This post is a part of our “Meet & Greet” Series, periodic posts meant to introduce our online audiences to staff members here at the Colby College Museum of Art! Margaret Aiken, the Linde Family Foundation Coordinator of School and Teacher Programs, is starting her third year of working at the Museum. We sat down and talked with Margaret about her experiences of living in Maine and her work at the Museum.
What were you doing before you came to the Colby Museum?
Before coming to Colby College I was the Director of Visitor Engagement at Great Lakes Science Center in Cleveland, Ohio. Working in science museums over the past six years has given me the opportunity to make full-sized duct tape parachutes, model Apollo capsules out of Lego, teach Engineering is Elementary, as well as facilitate an online bird drawing class. I look forward to translating my experiences with tinkering, scientific illustration, engineering, manufacturing, and participatory projects into opportunities for arts and science integration in the community and at the college.
What period of art history do you specialize in?
I love prints from American and European artists from the early to mid-20th century. After college I was a curator and gallery manager at a downtown San Francisco gallery specializing in works on paper from the 16th to the 20th century. I wrote my undergraduate thesis on representations of Dionysus in Attic Greek vases. Other interests include Mesoamerican, ancient Greek, West African, and Afro-Caribbean art.
What has surprised you about living in Central Maine?
In my two years living in Maine, I have been surprised by the sheer volume of lobster that is so widely available, and that the smallest blueberries are often the most delicious.
Margaret leading a tour in the Osher Gallery.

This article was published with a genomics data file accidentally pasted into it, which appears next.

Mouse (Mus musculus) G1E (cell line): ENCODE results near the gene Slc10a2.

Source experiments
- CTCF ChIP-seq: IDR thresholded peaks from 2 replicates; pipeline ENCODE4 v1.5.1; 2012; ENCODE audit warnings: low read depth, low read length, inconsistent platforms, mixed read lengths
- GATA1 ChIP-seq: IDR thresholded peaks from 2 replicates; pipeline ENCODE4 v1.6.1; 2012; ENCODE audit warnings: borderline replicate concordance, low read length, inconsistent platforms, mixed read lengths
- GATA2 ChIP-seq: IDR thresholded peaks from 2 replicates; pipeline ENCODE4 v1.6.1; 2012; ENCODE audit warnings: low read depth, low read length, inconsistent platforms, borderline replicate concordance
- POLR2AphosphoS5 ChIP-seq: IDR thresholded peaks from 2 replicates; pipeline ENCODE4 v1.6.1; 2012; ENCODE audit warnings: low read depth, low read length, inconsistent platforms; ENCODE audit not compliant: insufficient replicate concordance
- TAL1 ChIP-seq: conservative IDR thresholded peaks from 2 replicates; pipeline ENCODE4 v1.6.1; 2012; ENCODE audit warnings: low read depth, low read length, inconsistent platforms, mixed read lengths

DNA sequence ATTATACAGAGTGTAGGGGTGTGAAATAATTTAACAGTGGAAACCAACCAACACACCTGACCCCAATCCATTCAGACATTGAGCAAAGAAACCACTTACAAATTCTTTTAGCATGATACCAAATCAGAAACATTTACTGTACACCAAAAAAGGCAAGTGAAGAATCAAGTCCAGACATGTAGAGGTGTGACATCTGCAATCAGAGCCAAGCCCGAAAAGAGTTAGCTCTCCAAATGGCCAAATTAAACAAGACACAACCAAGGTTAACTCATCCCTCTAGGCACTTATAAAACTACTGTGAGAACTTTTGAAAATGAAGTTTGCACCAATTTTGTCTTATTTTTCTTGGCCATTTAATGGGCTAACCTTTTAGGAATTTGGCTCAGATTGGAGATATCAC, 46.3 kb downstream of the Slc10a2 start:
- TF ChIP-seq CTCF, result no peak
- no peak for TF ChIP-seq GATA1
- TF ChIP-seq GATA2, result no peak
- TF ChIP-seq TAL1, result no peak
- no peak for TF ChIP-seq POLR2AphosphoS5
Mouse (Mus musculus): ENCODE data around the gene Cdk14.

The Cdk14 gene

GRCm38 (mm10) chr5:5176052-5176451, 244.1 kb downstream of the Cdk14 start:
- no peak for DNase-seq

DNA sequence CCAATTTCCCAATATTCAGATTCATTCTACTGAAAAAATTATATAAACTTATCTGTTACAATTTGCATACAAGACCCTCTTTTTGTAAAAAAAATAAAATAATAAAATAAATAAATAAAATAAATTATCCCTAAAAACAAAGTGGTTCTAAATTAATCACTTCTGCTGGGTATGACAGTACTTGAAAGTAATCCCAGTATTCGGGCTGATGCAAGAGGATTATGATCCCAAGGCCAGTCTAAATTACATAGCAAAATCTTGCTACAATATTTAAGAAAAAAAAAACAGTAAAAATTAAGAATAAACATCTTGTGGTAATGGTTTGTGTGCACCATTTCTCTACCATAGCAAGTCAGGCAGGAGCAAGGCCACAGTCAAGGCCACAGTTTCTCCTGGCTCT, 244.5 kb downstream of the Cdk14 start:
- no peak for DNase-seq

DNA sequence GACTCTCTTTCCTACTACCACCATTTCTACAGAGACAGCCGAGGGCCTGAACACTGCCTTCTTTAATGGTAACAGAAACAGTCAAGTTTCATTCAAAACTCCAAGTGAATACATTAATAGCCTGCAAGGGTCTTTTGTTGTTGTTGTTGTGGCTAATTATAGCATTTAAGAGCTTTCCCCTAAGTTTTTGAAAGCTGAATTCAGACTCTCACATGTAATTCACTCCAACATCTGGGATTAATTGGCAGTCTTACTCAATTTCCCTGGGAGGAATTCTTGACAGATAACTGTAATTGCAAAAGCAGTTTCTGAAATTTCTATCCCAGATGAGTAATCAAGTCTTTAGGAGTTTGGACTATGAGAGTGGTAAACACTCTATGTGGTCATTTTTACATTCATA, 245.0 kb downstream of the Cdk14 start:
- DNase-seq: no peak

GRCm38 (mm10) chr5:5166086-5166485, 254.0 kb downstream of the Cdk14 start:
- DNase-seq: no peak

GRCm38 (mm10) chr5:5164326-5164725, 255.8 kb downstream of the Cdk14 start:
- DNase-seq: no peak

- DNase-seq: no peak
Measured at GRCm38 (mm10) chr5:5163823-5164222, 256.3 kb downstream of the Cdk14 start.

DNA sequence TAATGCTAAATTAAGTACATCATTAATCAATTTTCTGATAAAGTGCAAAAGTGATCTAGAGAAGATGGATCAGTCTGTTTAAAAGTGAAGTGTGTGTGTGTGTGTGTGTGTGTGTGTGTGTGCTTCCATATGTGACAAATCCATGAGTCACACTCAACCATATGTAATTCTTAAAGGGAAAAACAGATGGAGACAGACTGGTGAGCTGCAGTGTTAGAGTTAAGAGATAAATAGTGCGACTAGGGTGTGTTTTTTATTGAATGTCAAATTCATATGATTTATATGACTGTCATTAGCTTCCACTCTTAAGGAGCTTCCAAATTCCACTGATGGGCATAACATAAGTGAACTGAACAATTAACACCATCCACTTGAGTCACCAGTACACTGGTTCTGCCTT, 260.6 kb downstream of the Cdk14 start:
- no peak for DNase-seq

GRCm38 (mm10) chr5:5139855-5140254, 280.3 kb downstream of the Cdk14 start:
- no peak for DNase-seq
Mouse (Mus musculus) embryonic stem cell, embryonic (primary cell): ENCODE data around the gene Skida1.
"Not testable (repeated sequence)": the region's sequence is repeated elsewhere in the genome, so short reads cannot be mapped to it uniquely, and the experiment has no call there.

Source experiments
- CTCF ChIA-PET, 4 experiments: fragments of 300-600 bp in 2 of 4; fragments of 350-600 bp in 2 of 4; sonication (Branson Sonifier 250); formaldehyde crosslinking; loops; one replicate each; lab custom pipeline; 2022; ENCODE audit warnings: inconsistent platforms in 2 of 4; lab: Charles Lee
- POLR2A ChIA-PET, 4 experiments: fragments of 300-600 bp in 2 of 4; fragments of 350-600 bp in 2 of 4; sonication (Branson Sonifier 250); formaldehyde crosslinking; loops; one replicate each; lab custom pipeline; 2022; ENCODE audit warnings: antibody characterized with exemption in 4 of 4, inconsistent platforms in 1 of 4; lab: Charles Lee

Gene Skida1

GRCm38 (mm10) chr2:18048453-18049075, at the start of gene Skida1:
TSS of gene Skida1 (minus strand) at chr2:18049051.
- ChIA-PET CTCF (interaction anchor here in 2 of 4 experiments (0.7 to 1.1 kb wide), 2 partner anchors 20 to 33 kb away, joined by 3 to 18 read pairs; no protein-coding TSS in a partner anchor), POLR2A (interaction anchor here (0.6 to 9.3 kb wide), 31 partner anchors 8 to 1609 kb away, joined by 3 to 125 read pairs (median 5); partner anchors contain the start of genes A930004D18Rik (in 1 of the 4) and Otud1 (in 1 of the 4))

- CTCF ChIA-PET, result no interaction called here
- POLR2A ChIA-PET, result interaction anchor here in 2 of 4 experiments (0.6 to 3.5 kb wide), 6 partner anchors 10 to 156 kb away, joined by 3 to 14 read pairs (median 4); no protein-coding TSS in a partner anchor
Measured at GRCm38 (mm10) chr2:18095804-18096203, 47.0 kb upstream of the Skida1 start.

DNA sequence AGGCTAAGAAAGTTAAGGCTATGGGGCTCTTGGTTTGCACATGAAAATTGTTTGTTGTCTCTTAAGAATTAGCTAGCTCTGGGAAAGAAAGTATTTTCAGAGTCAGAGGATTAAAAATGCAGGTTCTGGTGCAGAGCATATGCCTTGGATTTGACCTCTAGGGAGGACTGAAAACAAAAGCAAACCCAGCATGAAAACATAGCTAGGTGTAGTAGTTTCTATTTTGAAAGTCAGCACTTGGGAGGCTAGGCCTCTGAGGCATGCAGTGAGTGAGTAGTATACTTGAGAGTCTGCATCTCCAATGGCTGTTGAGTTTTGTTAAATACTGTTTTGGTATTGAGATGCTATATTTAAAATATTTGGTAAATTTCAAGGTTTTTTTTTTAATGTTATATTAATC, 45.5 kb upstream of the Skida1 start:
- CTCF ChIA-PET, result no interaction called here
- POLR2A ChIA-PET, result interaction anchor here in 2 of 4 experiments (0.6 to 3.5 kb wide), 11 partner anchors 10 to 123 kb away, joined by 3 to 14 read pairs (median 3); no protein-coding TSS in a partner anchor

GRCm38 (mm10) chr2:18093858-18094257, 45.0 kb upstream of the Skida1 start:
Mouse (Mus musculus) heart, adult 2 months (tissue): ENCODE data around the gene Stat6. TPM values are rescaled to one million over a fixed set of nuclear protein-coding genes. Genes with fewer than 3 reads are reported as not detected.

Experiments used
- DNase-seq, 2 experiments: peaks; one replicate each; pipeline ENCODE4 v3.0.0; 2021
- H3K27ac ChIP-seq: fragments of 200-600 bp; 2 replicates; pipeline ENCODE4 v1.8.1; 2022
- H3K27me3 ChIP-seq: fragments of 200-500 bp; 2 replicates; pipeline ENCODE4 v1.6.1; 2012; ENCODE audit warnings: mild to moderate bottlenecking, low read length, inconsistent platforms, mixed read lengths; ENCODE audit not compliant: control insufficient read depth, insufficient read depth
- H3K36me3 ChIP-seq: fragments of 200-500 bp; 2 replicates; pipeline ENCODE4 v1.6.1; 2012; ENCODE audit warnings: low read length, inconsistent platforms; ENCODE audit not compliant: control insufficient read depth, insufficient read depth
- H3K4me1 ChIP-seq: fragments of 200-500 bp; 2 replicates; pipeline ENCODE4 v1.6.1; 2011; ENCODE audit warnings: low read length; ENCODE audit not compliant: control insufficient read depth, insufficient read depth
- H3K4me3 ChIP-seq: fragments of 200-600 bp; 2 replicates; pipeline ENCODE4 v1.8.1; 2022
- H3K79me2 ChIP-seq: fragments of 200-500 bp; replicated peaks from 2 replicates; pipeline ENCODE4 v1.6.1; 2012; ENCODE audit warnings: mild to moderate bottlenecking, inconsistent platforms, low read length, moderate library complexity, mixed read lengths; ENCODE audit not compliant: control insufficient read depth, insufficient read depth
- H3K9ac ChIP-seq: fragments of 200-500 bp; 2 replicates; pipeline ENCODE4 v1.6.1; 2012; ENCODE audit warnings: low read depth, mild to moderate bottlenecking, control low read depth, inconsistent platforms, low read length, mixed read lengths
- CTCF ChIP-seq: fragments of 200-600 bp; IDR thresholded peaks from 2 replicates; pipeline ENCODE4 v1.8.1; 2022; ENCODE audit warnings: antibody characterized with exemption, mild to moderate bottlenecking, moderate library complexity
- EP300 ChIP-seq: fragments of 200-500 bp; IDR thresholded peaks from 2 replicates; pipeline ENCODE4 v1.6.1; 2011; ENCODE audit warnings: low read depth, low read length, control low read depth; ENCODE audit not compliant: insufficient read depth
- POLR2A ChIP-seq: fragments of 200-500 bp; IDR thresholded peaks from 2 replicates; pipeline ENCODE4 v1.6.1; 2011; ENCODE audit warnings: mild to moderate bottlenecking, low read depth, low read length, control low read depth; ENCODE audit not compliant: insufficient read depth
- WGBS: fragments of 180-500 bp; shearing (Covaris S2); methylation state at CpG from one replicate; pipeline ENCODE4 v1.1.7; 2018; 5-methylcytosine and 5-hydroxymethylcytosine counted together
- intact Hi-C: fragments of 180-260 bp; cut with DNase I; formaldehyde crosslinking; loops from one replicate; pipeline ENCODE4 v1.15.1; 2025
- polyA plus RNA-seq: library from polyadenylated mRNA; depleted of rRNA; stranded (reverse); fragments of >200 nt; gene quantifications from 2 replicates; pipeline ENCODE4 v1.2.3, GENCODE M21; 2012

What are the main projects that you are working on/responsible for?
My primary responsibility is collaborating with administrators, teachers, students, and families in Central Maine to improve the content and impact of school visits to the Museum. I have been working with colleagues, docents, teaching artists, and student interns to create new programs for preschoolers, seniors, teachers, families, and middle school students.
It is also my privilege to cultivate, train, and schedule the student and volunteer docents at the museum. The volunteer docents at the Colby Museum are wonderful to work with, and make my job something I look forward to everyday.
I am currently directing the Lively Spaces, a free summer art camp at the Museum. For three weeks local students in grades 3-7 make art, dance, read and write poetry inspired by the Museum’s collection.
Tell me about one of your favorite artworks at the Museum?
One of my favorite works of art is a collage by Alex Katz called Wildflowers in Vase, c.1954-55. I like this piece for several reasons. Katz’s collages are small in size but you can see all of the amazing ways that he flattens and expands space in these works, a style that is also evident in his larger paintings. I think of his “collage years,” between 1954 – 1960, both as being a key moment in his process of becoming an artist with a unique style, and in terms of the actual products which are delightful works of art in their own right.
Additionally, it is hard to not see the significance of the fact that 1954 was the year Henri Matisse died. Matisse spent his final years making collages, reducing compositions to lyrical forms of cut colored paper. Although Katz and Matisse’s collages are very different, it pleases me to think of a tradition (collages) being passed on from one great artist to another.
The final reason is very personal; for many years there was an oil painting of wildflowers in a vase hanging in the hallway by the front door of my childhood home. It was painted by my grandmother, my father’s mother, who passed away before I was born. The painting always made me admire her taste and skill, wonder more about who she was, and think about all of the shared interests we would have had.